Can Tech City Build Billion- Dollar Businesses?

Tech industry veteran Joanna Shields helped Google and Facebook grow their businesses in Europe but what really cemented her fame in London was an earlier career move: orchestrating the infamous sale of social networking site Bebo to AOL, the city’s largest consumer Internet exit to date. Shields’s experience at a high-growth start-up and her track record as a successful exec at some of Silicon Valley’s digital giants make her an unlikely draftee for a government post. But it is not hard to understand why she was wooed. She thrives on helping companies scale. “$500 million to $1 billion is my sweet spot,” quipped Shields, during a wide-ranging February 19th conversation with Informilo — her first one-on-one interview since taking over as Chief Executive Officer and Chair of the UK’s Tech City Investment Organisation and the UK’s Business Ambassador for Digital Industries. (Shields is a scheduled speaker at London Web Summit, taking place on 1 March 2013.)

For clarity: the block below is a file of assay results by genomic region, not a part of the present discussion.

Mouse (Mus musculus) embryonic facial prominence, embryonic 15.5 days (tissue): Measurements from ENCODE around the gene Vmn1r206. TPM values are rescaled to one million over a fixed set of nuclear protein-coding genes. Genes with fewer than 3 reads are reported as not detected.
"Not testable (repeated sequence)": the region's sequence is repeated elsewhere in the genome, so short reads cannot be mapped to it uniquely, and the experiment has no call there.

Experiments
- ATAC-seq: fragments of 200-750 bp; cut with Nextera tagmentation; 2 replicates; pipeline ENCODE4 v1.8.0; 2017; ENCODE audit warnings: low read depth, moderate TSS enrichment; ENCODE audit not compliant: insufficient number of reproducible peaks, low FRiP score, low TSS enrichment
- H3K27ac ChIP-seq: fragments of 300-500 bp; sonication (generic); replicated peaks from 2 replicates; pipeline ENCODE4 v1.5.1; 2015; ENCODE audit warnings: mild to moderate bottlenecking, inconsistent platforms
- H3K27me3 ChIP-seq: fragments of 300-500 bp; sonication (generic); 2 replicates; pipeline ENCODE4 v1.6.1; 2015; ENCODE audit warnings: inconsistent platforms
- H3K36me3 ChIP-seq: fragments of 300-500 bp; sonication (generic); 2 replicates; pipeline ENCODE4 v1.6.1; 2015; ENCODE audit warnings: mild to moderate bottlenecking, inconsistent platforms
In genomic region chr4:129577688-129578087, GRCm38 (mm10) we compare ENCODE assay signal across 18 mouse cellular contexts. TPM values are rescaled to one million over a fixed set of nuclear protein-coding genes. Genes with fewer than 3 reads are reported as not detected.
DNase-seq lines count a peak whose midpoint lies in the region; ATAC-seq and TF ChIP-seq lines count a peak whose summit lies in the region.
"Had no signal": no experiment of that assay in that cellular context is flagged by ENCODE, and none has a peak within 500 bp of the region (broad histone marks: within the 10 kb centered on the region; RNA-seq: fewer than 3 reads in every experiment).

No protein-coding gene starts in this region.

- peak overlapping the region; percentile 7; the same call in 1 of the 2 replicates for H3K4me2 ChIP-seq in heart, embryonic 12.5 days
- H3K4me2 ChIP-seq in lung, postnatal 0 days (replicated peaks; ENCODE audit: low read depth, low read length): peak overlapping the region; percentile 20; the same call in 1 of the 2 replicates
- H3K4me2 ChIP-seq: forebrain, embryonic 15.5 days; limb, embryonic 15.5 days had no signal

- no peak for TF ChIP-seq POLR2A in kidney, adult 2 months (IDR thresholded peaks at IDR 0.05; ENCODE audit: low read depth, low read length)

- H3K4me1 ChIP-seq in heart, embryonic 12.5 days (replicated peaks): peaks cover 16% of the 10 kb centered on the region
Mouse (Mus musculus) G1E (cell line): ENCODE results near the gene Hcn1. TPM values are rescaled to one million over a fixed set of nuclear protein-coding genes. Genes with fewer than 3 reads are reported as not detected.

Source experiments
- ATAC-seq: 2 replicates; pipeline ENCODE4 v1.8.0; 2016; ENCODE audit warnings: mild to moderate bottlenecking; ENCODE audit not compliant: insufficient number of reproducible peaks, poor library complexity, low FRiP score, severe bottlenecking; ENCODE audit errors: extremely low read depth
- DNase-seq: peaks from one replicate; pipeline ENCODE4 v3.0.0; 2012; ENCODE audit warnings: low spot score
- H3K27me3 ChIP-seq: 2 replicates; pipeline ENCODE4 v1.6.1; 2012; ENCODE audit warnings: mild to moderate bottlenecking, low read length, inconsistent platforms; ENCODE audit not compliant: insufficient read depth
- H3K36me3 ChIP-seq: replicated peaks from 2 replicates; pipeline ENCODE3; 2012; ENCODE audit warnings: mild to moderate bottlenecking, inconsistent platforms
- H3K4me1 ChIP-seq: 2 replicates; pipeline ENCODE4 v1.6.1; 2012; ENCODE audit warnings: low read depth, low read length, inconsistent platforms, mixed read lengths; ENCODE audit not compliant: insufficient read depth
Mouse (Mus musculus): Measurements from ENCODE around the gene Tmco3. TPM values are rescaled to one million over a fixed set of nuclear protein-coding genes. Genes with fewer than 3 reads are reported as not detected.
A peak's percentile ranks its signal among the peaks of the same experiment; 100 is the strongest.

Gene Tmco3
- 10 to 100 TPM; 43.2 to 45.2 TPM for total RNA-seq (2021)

It is one of the prime reasons she was tapped for Tech City’s top job. Over the past two years, the number of Internet-based companies located in the Old Street area of Tech City, east London’s technology quarter, has mushroomed. Now, the focus is on helping the best of the bunch become much bigger businesses.

Rohan Silva, Senior Policy Advisor to British Prime Minister David Cameron, tells Informilo he encouraged Shields to take the job for two reasons: Her leadership skills and “her brilliance in scaling.” He explains: “London is at that inflection point where we have gone from 200-1,500 digital companies or so and now we are going to see a lot of companies scaling. Having Joanna there to help provide advise and support companies at that stage is really important.”